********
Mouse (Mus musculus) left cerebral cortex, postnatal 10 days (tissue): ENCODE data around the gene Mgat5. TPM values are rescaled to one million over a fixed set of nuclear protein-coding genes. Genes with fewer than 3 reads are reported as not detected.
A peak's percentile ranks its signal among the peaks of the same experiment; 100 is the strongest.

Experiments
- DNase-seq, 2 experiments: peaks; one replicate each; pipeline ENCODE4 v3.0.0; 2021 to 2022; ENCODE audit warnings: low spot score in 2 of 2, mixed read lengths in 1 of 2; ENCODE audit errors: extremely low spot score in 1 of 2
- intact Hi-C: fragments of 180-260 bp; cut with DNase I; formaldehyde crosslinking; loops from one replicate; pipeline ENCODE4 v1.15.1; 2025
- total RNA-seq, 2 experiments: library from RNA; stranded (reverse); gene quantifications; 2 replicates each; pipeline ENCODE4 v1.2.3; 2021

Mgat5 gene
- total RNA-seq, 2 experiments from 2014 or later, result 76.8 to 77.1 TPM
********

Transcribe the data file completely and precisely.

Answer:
Mouse (Mus musculus) left cerebral cortex, postnatal 10 days (tissue): ENCODE data around the gene Mgat5. TPM values are rescaled to one million over a fixed set of nuclear protein-coding genes. Genes with fewer than 3 reads are reported as not detected.
A peak's percentile ranks its signal among the peaks of the same experiment; 100 is the strongest.

Experiments
- DNase-seq, 2 experiments: peaks; one replicate each; pipeline ENCODE4 v3.0.0; 2021 to 2022; ENCODE audit warnings: low spot score in 2 of 2, mixed read lengths in 1 of 2; ENCODE audit errors: extremely low spot score in 1 of 2
- intact Hi-C: fragments of 180-260 bp; cut with DNase I; formaldehyde crosslinking; loops from one replicate; pipeline ENCODE4 v1.15.1; 2025
- total RNA-seq, 2 experiments: library from RNA; stranded (reverse); gene quantifications; 2 replicates each; pipeline ENCODE4 v1.2.3; 2021

Mgat5 gene
- total RNA-seq, 2 experiments from 2014 or later, result 76.8 to 77.1 TPM